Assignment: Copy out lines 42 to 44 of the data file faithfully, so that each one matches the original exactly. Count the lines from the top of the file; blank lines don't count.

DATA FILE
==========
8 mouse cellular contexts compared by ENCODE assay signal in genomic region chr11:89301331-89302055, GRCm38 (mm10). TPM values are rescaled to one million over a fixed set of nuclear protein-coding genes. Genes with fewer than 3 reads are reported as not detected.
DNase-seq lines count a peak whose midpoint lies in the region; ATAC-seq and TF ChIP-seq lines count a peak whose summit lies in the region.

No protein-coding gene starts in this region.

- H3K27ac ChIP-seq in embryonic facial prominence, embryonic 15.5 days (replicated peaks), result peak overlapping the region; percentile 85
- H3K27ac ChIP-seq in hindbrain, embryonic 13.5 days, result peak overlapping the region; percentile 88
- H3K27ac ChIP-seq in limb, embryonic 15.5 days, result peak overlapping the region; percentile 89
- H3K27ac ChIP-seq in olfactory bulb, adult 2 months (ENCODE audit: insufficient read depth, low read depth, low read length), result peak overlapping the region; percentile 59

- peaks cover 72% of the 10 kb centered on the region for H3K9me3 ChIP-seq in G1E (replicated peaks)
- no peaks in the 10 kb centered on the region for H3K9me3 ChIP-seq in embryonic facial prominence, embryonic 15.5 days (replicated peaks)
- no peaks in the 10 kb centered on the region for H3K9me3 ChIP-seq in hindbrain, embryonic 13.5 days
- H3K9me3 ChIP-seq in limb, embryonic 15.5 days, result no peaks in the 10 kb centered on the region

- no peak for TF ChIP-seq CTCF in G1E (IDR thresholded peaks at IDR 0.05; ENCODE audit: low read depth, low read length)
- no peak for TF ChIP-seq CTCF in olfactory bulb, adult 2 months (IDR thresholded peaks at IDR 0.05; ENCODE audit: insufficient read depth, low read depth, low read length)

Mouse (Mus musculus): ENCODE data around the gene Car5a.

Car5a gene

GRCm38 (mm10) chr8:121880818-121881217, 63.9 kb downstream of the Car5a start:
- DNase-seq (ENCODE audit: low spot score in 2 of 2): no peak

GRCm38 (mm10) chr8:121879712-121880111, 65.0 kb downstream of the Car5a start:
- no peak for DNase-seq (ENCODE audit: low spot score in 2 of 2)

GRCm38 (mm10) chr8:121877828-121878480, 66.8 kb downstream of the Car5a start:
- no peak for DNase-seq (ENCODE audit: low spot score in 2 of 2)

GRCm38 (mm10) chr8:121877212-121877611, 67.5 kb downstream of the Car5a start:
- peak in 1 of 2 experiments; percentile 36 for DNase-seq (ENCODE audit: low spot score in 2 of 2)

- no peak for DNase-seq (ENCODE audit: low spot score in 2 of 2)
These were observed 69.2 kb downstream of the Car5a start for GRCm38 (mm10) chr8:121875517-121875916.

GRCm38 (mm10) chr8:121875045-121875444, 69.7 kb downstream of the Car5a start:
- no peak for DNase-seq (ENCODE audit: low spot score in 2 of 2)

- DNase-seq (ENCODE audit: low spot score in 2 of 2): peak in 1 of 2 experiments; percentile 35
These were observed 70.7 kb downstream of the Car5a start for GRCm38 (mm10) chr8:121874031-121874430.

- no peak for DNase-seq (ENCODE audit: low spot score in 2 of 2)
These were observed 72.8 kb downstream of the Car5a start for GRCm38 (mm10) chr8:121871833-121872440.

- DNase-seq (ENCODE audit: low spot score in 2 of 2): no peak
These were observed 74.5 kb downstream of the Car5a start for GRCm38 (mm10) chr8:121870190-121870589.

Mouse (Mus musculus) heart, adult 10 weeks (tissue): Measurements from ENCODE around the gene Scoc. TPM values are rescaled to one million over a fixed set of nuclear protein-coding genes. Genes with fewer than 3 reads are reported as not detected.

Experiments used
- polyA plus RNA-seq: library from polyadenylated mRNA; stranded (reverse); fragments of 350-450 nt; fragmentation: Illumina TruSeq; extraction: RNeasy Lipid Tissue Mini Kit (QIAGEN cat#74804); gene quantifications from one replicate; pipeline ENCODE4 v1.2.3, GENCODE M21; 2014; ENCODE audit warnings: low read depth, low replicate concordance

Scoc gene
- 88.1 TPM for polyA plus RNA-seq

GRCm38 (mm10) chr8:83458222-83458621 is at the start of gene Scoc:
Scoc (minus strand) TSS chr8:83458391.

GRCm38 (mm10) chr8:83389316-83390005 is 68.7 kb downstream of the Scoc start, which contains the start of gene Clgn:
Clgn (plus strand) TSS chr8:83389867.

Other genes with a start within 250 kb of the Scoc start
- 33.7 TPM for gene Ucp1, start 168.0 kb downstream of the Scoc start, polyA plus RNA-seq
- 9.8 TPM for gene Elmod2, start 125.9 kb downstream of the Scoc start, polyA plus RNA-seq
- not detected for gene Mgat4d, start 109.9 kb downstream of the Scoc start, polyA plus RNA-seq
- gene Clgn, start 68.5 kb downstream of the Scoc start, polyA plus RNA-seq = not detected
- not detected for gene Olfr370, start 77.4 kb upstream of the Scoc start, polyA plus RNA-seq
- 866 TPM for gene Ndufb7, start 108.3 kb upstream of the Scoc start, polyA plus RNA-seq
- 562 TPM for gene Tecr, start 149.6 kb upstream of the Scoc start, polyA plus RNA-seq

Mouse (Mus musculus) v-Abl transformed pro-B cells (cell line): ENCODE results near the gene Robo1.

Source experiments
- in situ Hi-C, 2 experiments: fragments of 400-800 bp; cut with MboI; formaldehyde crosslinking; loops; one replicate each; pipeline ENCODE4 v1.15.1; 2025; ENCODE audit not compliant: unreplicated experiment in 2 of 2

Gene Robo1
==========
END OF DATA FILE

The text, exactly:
Clgn (plus strand) TSS chr8:83389867.

Other genes with a start within 250 kb of the Scoc start
- 33.7 TPM for gene Ucp1, start 168.0 kb downstream of the Scoc start, polyA plus RNA-seq